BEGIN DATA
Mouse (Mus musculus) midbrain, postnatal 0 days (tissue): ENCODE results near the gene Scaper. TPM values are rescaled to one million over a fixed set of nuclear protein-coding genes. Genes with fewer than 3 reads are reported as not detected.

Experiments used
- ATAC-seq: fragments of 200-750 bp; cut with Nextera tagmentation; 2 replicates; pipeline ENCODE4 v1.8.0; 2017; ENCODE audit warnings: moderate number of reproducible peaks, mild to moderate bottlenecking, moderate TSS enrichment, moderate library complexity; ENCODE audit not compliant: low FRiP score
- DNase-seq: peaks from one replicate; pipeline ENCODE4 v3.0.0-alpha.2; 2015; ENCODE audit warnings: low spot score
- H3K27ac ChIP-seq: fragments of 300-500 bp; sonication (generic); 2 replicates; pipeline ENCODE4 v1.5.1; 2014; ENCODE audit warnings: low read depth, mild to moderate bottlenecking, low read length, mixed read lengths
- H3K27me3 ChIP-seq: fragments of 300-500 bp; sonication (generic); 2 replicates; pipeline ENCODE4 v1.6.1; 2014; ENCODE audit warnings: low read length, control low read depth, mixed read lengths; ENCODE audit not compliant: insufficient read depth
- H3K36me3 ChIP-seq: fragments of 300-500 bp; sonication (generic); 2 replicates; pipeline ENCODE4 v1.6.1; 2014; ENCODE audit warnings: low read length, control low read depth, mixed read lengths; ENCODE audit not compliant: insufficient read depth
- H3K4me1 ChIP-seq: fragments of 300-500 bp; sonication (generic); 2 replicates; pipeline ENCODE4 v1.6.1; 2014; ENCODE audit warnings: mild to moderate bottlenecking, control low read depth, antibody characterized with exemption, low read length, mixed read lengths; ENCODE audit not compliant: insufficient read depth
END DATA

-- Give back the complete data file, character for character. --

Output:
Mouse (Mus musculus) midbrain, postnatal 0 days (tissue): ENCODE results near the gene Scaper. TPM values are rescaled to one million over a fixed set of nuclear protein-coding genes. Genes with fewer than 3 reads are reported as not detected.

Experiments used
- ATAC-seq: fragments of 200-750 bp; cut with Nextera tagmentation; 2 replicates; pipeline ENCODE4 v1.8.0; 2017; ENCODE audit warnings: moderate number of reproducible peaks, mild to moderate bottlenecking, moderate TSS enrichment, moderate library complexity; ENCODE audit not compliant: low FRiP score
- DNase-seq: peaks from one replicate; pipeline ENCODE4 v3.0.0-alpha.2; 2015; ENCODE audit warnings: low spot score
- H3K27ac ChIP-seq: fragments of 300-500 bp; sonication (generic); 2 replicates; pipeline ENCODE4 v1.5.1; 2014; ENCODE audit warnings: low read depth, mild to moderate bottlenecking, low read length, mixed read lengths
- H3K27me3 ChIP-seq: fragments of 300-500 bp; sonication (generic); 2 replicates; pipeline ENCODE4 v1.6.1; 2014; ENCODE audit warnings: low read length, control low read depth, mixed read lengths; ENCODE audit not compliant: insufficient read depth
- H3K36me3 ChIP-seq: fragments of 300-500 bp; sonication (generic); 2 replicates; pipeline ENCODE4 v1.6.1; 2014; ENCODE audit warnings: low read length, control low read depth, mixed read lengths; ENCODE audit not compliant: insufficient read depth
- H3K4me1 ChIP-seq: fragments of 300-500 bp; sonication (generic); 2 replicates; pipeline ENCODE4 v1.6.1; 2014; ENCODE audit warnings: mild to moderate bottlenecking, control low read depth, antibody characterized with exemption, low read length, mixed read lengths; ENCODE audit not compliant: insufficient read depth